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The best Amazon Echo add-ons and accessories

Macworld - Wed, 07/17/2019 - 19:46
A few are goofy, but many are great: These mostly inexpensive gadgets can make Amazon’s smart speakers even better.

Best phone mounts and holders for cars

Macworld - Wed, 07/17/2019 - 17:24
Keep your phone (and your GPS directions) in sight with these mounts.

2020 iPhone rumors: Rear camera to get 3D sensing time-of-flight capabilities

Macworld - Wed, 07/17/2019 - 13:50

The 2019 iPhone models haven't even been officially announced yet, and we're already starting to see reports about what will be in the 2020 iPhones. We've compiled the most notable ones here, but take these with a big grain of salt. Even if these reports are accurate representations of what suppliers are saying, or come from moles within Apple itself, the company's plans can and do change. There's still plenty of time before the design and features have to be totally set in stone.

Update 07/17/19: A new report from Digitimes claims that Apple has plans to use VCSEL time-of-flight (ToF) sensors on the rear camera of next year's iPhone.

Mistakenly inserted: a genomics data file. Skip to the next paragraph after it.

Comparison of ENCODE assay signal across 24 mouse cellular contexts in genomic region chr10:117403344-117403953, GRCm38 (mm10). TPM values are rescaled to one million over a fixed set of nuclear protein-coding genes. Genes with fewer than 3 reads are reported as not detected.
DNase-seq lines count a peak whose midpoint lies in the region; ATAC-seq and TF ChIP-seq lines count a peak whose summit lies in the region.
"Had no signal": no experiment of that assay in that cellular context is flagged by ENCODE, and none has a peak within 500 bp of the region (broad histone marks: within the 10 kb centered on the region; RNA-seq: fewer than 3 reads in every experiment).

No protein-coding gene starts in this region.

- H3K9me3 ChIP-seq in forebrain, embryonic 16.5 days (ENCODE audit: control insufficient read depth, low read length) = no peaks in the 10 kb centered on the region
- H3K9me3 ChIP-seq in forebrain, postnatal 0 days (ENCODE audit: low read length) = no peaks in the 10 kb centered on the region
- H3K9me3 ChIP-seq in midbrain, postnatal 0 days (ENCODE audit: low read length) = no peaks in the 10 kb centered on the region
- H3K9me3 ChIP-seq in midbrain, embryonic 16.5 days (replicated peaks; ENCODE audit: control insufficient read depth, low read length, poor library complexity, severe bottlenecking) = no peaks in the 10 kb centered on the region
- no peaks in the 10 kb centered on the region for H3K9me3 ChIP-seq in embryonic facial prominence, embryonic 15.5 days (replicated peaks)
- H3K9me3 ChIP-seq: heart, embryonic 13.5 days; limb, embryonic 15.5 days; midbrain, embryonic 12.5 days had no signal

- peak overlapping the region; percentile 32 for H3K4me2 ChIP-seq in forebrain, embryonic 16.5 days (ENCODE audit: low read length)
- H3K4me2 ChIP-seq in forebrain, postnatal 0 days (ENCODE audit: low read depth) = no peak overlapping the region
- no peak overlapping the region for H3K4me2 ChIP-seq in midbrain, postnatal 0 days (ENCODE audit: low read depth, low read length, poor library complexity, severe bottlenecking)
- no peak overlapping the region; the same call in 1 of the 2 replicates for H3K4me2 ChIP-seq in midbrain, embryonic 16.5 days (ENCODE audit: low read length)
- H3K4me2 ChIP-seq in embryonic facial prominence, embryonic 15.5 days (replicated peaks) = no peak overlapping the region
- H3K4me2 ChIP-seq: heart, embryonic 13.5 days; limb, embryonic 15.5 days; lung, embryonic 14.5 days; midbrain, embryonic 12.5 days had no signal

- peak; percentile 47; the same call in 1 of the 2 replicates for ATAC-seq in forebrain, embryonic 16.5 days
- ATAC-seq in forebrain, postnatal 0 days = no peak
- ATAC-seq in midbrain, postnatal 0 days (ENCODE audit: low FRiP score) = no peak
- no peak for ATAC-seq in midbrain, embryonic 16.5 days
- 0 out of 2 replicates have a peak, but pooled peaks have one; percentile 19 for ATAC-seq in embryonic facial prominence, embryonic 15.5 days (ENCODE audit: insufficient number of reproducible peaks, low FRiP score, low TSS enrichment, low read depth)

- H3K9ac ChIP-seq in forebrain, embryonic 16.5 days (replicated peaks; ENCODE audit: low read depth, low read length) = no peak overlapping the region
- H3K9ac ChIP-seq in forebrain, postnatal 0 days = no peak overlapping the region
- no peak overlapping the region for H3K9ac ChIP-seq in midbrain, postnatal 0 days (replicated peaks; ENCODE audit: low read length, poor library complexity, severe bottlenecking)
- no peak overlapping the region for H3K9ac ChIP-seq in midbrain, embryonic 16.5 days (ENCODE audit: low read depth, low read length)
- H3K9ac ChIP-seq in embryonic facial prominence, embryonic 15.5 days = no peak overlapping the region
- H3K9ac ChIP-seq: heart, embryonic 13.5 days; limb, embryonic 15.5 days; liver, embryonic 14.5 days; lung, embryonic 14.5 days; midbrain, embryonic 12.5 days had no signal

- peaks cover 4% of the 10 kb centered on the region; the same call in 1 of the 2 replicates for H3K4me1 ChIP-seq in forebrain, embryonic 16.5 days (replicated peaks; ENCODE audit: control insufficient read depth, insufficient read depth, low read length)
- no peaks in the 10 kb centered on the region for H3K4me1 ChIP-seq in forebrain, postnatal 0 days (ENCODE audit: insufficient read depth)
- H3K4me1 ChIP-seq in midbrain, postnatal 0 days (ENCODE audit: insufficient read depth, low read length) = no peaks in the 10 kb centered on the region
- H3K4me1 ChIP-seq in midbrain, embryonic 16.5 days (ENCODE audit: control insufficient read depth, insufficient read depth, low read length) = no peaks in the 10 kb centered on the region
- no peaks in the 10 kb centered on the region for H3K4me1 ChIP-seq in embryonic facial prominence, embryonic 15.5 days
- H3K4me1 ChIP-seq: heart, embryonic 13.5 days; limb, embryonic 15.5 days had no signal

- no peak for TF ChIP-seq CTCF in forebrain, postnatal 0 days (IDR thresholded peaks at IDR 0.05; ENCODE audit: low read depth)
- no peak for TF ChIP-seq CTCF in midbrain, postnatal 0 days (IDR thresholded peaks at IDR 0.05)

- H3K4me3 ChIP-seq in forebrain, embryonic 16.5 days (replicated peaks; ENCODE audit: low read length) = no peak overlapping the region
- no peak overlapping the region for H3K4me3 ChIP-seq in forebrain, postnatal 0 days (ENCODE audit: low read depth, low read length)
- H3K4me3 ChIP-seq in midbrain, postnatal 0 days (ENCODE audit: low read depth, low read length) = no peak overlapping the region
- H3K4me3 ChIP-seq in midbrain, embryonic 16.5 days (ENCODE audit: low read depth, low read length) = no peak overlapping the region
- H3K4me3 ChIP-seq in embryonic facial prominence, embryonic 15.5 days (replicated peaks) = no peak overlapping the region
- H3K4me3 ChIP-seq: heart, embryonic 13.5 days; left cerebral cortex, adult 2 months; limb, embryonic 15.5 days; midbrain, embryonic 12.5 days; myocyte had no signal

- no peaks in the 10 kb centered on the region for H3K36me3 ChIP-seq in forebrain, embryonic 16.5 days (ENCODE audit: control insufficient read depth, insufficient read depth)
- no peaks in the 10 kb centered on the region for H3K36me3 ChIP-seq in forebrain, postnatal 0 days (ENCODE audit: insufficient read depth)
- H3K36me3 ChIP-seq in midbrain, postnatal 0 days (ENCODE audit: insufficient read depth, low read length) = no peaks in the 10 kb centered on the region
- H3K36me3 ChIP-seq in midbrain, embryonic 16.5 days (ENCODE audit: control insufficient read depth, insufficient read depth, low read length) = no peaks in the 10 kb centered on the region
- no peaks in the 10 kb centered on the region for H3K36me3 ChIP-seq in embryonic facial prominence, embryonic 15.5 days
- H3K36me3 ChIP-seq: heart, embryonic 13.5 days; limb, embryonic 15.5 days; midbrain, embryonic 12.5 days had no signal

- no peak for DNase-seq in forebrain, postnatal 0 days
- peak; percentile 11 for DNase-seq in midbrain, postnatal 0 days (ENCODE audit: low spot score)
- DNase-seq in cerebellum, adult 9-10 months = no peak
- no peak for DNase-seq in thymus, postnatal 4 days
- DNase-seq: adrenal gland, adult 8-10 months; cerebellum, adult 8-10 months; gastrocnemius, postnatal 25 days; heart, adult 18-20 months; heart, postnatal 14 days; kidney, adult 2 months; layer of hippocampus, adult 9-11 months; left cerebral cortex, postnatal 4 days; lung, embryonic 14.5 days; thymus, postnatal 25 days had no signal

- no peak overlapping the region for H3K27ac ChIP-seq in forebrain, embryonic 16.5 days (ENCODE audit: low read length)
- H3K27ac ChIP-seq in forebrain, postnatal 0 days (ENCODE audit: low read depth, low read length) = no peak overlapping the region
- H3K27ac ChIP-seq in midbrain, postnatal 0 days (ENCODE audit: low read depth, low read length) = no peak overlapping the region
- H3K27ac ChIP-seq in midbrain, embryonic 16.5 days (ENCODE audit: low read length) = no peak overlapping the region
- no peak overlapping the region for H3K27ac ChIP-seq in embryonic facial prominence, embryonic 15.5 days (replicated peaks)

To read this article in full, please click here

Emoji are getting more inclusive on your iPhone and Android phone—even if you're a vampire

Macworld - Wed, 07/17/2019 - 11:43
Google and Apple have unveiled a preview of the new emoji coming to phones this fall.

iOS 13: How to use Look Around in Apple Maps

Macworld - Wed, 07/17/2019 - 08:00

It only took 12 years, but Apple Maps will finally get a feature that resembles Google’s Street View when iOS 13 and iPadOS 13 drop sometime later this year. (Unfortunately, it doesn’t work with macOS.) Look Around works a lot like Street View, but it comes with some attractions of its own, including smoother transition animations and photos that use parallax in order deliver a 3D-like depth you don’t find Google Maps.

It’s also really easy to use, as you can see below.

One catch: Look Around is currently a very limited feature, as you’ll only be able to use it in the United States, and even then you can only use it in places like the Hawaiian island of Oahu and California’s San Francisco Bay Area. Apple is steadily collecting imagery for other locations, though, and you can get an idea of its progress through this page.

To read this article in full, please click here

13-inch MacBook Pro review: Updates make the new entry-level models worthy of the Pro name

Macworld - Wed, 07/17/2019 - 07:00